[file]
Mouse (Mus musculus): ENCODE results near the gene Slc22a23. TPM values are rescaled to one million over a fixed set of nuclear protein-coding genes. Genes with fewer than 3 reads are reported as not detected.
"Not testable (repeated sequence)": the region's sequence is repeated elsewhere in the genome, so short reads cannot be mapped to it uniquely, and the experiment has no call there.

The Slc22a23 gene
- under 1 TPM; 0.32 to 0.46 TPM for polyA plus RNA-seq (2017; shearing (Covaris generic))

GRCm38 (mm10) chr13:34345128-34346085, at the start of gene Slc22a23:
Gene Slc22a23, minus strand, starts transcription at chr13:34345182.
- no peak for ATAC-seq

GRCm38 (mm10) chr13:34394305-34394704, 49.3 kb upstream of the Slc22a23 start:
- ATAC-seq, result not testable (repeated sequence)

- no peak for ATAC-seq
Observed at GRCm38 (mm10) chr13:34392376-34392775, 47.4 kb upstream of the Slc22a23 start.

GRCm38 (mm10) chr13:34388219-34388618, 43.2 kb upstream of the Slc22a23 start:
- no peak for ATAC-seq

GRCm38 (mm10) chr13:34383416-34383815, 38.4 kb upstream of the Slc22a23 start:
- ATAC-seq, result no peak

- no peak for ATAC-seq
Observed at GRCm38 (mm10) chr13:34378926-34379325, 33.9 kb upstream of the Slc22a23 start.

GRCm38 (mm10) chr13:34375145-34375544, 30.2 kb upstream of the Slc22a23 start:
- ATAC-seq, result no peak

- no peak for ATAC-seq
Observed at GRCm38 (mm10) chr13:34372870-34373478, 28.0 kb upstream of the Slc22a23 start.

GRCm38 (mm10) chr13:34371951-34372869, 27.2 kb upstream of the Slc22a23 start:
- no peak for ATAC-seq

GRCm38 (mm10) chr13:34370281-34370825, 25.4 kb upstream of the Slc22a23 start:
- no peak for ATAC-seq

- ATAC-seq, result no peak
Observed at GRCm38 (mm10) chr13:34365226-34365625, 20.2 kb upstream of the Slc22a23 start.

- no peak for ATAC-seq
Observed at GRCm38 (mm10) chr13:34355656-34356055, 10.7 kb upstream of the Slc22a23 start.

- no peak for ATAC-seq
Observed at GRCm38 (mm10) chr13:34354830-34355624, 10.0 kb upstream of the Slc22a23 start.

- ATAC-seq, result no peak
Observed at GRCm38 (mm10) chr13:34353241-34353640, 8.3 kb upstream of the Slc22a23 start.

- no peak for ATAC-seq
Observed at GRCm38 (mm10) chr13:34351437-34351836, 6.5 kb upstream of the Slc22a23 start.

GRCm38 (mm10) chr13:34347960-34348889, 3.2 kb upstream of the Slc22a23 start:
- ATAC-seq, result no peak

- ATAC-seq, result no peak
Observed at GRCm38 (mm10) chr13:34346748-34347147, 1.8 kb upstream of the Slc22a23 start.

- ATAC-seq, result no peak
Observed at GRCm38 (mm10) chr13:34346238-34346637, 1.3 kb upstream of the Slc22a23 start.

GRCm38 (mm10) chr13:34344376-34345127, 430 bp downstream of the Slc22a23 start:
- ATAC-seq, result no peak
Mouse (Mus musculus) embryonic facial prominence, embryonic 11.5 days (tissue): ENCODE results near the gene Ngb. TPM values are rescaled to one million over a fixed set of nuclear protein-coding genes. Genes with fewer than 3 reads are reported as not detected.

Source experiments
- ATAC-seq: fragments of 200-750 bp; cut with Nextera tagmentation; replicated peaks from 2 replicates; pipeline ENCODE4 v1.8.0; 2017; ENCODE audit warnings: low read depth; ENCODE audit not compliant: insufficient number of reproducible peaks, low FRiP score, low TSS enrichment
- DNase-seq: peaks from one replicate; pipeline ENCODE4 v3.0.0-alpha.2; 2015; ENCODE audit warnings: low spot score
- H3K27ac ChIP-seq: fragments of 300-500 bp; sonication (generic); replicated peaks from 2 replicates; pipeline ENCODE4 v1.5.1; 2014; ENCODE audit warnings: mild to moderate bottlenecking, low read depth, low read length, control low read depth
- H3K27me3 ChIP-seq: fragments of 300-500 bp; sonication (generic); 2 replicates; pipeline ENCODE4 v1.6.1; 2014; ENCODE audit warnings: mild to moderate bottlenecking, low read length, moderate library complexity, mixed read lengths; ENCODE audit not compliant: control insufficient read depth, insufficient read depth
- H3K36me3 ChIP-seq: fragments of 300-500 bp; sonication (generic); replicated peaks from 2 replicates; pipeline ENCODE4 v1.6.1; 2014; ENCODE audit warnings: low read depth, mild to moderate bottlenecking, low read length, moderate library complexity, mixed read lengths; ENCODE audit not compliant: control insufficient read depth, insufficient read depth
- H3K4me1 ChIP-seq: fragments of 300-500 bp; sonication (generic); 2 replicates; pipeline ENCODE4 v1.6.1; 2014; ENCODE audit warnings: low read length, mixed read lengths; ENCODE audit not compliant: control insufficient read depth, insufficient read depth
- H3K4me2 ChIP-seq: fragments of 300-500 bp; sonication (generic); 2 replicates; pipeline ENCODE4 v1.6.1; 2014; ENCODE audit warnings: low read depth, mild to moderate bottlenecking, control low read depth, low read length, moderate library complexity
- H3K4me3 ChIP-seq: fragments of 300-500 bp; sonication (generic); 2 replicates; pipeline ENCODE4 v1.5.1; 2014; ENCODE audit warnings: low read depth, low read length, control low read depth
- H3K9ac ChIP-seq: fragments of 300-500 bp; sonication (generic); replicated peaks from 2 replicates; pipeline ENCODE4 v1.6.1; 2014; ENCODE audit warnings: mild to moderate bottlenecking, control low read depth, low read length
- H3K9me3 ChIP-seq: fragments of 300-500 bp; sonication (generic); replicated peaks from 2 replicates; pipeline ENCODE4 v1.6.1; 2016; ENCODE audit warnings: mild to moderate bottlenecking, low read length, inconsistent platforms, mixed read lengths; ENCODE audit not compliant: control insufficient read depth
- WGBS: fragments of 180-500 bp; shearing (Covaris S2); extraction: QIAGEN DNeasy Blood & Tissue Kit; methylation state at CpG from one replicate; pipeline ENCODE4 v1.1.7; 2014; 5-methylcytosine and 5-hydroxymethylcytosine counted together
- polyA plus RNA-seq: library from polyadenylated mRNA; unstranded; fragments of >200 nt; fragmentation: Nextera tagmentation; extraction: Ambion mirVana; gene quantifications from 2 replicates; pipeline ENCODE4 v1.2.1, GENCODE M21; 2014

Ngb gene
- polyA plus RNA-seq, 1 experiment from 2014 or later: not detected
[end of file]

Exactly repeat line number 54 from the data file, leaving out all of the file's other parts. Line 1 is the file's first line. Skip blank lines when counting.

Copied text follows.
- H3K9ac ChIP-seq: fragments of 300-500 bp; sonication (generic); replicated peaks from 2 replicates; pipeline ENCODE4 v1.6.1; 2014; ENCODE audit warnings: mild to moderate bottlenecking, control low read depth, low read length